As trust and transparency become greater hallmarks of our increasingly globalized society — have a read of this article on Blockchain, Bitcoin & The Age of Aquarius — we will start to see more shifts in what constitutes “success” for business. Bitcoin, as we’ve said multiple times before, has a vision that truly transcends much of what exists in the marketplace. It seeks to be honest money (via an immutable public ledger that solves the infamous double-spend problem) to pave the way for more honest business, governance, and usage. In our opinions, any attempts to anonymize Bitcoin, will not last in the long run (as demonstrated in the past with the likes of DigiCash and e-gold).
In a recent tweet by Anil Dash, a statement he made confirmed my hunches that businesses of the future are going to want more “community” because it takes us back to basics/fundamentals: trust, belonging, and a sense of community. Echoed again in companies like (check out their book The Airbnb Way).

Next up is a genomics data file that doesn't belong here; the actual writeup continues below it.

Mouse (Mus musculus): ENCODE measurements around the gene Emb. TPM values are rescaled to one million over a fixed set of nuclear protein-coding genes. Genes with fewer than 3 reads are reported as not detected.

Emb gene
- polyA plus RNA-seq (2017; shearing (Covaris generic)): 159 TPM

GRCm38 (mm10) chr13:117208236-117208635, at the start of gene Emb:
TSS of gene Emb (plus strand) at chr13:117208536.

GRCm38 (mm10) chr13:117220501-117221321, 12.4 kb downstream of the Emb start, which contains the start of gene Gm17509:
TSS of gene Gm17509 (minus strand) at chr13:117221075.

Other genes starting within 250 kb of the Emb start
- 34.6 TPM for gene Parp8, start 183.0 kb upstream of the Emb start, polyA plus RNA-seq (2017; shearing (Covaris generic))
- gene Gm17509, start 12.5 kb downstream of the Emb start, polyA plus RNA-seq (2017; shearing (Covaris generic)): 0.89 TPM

Businesses have an opportunity to provide that sense of community (properly) because it is where people spend most of their working lives. Companies are the new villages that transcend national boundaries.
"Companies are the new villages that transcend national boundaries."
User economics — versus product economics — is what gave rise to SaaS companies, metrics such as LVC (Lifetime Value of Customers), and even the “shared economy” concept. If companies and investors continue to look at the short-term (understandably anyone in business needs to make money), in this new world of ours, it will be lost as quickly as it is gained.
And with that, an antidote is to go back to core principles of what once was: building things that last.